Why do I even bother watching sports? That was the question I posed to myself this past Sunday. It is the question I think every person who has ever been a fan of some team activity has asked themselves. Why do I even bother?
I mean, I’m a nerdy guy, into nerdy things. My Dad isn’t really a kick back and watch football type guy. Somehow I managed to claim that part of “being a guy” (whereas I don’t know anything about a car’s engine or how to build something with my hands or why you need a Phillips Head screwdriver). I gravitated towards it, and now…
It seems like every year MY TEAMS are the ones who cannot quite “get over the hump”. We (because it is always “we” even if “I” only sit on my couch yelling at the TV) scuffle and struggle to gain some small measure of mediocrity and then fall on our faces any way. And all the while those teams whom you hate… well, they are having the season of seasons.
This is where those of you reading it begin to go through the mental Rolodex of your own teams. You haven’t won anything in 20 years, 50 years… over 100 years. And I hear you.
But I’m lamenting me right now. 🙂
In Poker there is something players try to call on: “One Time”. It is their own personal plea to the “Poker gods” to either help better their own hand or keep their opponent from beating them. However, the key to this, so the superstition goes, is that you only get ONE “one time” during a tournament. So you better pick your spot, as you’ll be swiftly punished for not obeying the rules.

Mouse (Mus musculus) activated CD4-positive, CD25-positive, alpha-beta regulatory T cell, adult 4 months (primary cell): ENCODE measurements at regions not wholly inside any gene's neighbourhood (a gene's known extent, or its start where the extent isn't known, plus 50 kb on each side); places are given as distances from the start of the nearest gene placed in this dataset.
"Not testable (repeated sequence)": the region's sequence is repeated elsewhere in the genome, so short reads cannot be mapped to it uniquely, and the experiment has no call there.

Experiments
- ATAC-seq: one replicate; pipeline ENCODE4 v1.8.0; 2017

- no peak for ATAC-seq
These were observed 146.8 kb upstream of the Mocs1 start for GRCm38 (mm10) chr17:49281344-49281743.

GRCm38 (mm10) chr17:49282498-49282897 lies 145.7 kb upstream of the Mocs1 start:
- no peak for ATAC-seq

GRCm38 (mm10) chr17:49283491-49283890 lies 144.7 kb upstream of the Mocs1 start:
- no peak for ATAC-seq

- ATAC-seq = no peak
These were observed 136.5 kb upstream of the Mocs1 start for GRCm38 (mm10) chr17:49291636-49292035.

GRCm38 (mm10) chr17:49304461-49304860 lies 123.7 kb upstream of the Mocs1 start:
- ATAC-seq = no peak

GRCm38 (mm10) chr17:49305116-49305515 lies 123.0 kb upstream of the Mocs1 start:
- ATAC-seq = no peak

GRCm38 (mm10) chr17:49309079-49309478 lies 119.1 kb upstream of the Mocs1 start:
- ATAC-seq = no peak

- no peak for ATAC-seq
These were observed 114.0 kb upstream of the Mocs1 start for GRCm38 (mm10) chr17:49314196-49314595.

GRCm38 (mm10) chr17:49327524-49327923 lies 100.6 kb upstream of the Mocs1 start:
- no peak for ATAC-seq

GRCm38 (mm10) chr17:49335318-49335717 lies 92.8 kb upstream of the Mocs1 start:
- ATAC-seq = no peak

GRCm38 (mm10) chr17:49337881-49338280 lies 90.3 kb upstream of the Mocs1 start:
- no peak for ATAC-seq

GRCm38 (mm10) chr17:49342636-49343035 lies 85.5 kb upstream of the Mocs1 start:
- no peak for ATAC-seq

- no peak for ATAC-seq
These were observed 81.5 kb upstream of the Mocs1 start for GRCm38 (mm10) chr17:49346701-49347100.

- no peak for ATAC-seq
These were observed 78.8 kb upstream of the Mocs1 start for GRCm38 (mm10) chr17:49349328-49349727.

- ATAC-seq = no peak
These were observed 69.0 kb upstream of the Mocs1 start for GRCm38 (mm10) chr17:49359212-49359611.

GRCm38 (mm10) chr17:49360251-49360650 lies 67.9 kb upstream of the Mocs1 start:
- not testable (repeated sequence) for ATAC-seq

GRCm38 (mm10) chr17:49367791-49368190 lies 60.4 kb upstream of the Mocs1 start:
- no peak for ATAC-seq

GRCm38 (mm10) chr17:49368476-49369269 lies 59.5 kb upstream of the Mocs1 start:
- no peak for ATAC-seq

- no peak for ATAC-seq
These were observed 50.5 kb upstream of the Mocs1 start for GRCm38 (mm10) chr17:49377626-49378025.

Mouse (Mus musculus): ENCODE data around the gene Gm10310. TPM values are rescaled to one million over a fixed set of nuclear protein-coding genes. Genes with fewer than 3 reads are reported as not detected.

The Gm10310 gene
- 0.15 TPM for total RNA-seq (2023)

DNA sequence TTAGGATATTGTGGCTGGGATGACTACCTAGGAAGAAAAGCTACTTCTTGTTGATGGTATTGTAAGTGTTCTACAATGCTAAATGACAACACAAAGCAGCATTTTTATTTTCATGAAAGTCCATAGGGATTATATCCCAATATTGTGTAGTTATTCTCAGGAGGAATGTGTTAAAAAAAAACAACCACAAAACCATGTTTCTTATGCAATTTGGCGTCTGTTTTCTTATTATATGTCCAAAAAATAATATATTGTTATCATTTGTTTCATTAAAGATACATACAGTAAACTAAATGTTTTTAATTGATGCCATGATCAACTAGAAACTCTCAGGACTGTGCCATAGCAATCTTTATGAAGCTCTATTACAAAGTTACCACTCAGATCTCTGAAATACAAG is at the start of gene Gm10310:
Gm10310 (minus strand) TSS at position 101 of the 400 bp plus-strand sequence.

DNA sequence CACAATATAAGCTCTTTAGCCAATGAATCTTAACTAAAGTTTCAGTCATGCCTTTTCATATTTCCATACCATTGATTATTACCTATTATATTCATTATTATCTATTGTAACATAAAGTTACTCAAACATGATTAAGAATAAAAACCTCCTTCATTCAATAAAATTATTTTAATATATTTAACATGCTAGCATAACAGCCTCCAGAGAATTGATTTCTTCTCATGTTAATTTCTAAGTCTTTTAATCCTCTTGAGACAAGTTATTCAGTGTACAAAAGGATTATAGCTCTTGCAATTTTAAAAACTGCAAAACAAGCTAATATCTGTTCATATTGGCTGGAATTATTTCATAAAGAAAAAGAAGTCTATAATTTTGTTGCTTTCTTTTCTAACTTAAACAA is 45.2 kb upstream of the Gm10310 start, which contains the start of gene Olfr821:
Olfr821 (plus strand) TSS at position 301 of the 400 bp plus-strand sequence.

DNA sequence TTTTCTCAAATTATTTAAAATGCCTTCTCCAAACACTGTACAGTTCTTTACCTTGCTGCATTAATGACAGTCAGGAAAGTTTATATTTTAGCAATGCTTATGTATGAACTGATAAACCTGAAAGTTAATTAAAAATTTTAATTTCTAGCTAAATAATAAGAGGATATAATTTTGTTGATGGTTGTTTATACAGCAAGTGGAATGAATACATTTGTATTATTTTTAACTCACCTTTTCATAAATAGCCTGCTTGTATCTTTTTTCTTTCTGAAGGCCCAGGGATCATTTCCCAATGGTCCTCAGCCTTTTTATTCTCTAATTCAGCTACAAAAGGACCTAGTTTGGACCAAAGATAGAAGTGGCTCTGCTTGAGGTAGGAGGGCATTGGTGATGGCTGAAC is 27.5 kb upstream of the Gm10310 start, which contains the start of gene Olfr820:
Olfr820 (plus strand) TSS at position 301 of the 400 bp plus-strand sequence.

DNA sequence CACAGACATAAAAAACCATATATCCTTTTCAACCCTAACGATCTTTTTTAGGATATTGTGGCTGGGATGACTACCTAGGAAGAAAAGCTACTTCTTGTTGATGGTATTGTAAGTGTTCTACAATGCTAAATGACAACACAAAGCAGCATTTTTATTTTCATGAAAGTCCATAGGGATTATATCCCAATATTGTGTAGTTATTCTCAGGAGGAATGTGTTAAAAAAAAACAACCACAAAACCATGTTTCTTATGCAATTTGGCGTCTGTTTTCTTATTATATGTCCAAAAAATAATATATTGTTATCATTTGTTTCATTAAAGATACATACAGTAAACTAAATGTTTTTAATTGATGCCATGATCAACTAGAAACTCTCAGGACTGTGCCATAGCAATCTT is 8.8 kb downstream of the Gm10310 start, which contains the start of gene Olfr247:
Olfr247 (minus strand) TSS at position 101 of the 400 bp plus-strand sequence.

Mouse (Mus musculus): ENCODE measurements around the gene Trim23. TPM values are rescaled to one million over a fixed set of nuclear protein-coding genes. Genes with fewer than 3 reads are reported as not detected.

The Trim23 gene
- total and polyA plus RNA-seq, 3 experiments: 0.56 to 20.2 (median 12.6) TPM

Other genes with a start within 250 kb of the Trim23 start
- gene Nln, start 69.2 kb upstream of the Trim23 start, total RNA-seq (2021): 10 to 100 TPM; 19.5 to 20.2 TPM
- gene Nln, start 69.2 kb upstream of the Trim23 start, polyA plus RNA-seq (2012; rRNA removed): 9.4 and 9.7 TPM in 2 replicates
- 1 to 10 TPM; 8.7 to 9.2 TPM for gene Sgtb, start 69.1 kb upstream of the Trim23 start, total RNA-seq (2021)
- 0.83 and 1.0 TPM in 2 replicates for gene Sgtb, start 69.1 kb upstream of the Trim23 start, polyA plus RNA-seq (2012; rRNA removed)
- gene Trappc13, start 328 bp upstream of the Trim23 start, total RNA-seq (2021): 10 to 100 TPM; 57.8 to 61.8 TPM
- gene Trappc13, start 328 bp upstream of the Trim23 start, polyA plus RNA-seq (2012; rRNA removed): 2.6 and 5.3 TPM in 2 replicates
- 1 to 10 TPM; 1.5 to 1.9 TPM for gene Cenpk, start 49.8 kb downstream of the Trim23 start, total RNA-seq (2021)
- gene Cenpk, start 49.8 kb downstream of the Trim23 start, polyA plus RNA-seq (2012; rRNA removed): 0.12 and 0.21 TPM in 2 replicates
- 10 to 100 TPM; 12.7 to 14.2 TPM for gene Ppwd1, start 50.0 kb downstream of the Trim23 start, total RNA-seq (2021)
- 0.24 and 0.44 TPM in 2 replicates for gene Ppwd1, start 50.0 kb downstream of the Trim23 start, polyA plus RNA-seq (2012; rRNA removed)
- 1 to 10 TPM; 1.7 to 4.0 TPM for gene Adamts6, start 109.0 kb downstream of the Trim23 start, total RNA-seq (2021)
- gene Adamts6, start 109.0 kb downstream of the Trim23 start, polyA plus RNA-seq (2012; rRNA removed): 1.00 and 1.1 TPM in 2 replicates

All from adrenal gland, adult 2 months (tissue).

Well that thought colors my watching baseball, basketball, and football. And time and time again I’m considering calling for my team’s “one time” to dig deep and find a way to pull it out. But the small bit of magic you wished for your own team was wasted in week 2. Yet, those other guys (your rivals, i.e. the “bad guys”), they rely on their skills until the absolute last second. Never wasting the magic until ever other option has been extinguished.
So instead I suffer defeat after defeat while other fans continue to find ways to celebrate their team’s successes. I hold onto the one Championship I can claim (1995 Atlanta Braves), but also lament that may be the one season I watched the least amount of the team. The one year I did not live and die with every pitch. In my defense I was still figuring out this whole college/co-op thing, but a true fan would have made time. We won and I was happy, but didn’t get that… well, what I have to believe is an all-consuming, unrelenting joy from the victory. I’m pretty sure I still don’t know what feeling I should have gotten, but it doesn’t taste the same… of that I’m sure.
At the end of every season there is one fan base ecstatic and 31 others who think “well, maybe next year”. But as we’re fond of saying in my house:
When do I get to see the god-damn sailboat?
I complain and bitch and threaten to break things and wonder if someone is cheating and can’t understand how the ref missed another call and of course they want the other team to win and why is my team always being picked to lose in the big games and do we need a new coach and do we need a new quarterback (the answer to those is almost always YES unless you cheer for about one of 5 teams – across all sports).
When? Just let me know… when?
Maybe next year…
John McGuire is the author of the supernatural thriller The Dark That Follows, the steampunk comic The Gilded Age, and the novella There’s Something About Mac through the Amazon Kindle Worlds program.
He also has a short story in the Beyond the Gate anthology, which is free on most platforms!
He can also be found at www.johnrmcguire.com.